The rise in smoking among affluent young women raises concerns.

A young girl woman lights a cigarette, she is under stress and the cigarette calms her down

Recent research from University College London indicates a concerning trend: an increase in smoking among middle-class and wealthier women under 45 in England. According to the study, conducted from 2013 to 2023, the percentage of women in this demographic who smoke rose from 12% to 15%, while smoking rates among less advantaged women decreased from 29% to 22%.

Dr. Sarah Jackson, one of the researchers involved, expressed concern over this shift, emphasising the potential health risks associated with smoking, especially for women of reproductive age. Smoking can negatively impact fertility, pregnancy, and infant health, making it crucial to address this trend through targeted interventions to prevent smoking initiation or relapse in this demographic.

The study surveyed 1,700 adults monthly over the ten-year period, including a total of 44,000 women under 45. Participants were categorised based on the socioeconomic status of their households’ highest earners, with more advantaged households defined by professional, managerial, or clerical jobs and less advantaged households by manual, semi-skilled, or unskilled occupations, or unemployment.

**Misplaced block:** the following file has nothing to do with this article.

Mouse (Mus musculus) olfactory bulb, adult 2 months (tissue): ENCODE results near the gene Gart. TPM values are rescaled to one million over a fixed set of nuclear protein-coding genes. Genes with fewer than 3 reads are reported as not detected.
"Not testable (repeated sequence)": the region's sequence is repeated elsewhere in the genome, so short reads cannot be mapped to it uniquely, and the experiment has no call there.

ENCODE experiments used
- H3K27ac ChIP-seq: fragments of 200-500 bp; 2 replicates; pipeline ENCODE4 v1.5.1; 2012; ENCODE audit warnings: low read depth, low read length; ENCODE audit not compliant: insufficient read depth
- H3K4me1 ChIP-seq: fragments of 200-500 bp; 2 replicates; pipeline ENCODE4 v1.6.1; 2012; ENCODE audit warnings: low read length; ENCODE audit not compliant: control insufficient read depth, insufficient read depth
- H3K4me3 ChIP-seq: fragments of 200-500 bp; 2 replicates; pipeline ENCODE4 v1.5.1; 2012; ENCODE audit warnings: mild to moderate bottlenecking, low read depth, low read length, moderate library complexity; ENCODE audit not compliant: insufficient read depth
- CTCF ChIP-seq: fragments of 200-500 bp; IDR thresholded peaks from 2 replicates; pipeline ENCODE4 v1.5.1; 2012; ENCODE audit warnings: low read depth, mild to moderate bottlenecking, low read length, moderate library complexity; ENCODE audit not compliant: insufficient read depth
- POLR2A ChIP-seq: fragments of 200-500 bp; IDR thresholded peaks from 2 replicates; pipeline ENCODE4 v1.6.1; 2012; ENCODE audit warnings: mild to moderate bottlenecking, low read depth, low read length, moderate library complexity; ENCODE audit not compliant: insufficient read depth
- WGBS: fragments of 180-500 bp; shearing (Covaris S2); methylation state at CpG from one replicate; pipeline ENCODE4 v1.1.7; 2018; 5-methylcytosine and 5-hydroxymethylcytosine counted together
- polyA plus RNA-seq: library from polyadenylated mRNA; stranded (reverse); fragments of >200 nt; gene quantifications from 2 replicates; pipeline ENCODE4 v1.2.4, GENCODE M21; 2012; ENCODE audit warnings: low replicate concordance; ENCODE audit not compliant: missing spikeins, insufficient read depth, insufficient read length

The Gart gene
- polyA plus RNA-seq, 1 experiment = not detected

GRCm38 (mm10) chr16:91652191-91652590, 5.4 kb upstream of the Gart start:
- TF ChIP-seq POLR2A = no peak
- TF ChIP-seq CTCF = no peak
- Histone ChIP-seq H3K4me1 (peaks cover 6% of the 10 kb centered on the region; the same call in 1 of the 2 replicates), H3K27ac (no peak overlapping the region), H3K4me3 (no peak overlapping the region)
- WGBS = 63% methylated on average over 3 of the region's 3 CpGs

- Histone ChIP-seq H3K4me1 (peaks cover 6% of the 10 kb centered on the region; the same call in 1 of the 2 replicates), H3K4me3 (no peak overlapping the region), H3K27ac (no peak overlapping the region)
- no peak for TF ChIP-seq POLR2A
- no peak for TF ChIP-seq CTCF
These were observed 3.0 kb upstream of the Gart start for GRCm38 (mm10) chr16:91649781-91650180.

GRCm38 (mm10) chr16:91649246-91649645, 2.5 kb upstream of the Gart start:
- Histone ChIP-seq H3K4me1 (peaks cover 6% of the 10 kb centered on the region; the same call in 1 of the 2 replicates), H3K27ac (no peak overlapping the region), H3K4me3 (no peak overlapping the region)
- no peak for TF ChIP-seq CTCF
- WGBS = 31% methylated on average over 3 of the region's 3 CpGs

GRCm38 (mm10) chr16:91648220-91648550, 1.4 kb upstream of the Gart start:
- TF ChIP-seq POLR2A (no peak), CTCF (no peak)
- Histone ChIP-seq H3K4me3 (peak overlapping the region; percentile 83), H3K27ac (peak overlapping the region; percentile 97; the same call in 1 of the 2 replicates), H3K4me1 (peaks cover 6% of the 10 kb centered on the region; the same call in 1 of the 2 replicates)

In addition to the rise in smoking among affluent young women, the study also noted an increase in the use of hand-rolled cigarettes, particularly among less advantaged female smokers. Dr. Sharon Cox highlighted the need for further investigation into the reasons behind these changes, suggesting that financial considerations and the affordability of smoking may have influenced smoking behavior.

The findings underscore the ongoing challenge of tobacco use, with vaping also on the rise among young women and men. Alizee Froguel of Cancer Research UK, which supported the research, emphasised the urgent need for action to address smoking-related harm, calling for robust measures to prevent smoking initiation and support cessation efforts.

In response to the concerning trends, there has been growing support for legislative action, such as the proposed ban on cigarette sales to individuals born after 2009, aimed at curbing tobacco use and its associated health risks. As smoking remains a leading cause of cancer and mortality in the UK, efforts to combat its prevalence are critical to protecting public health.

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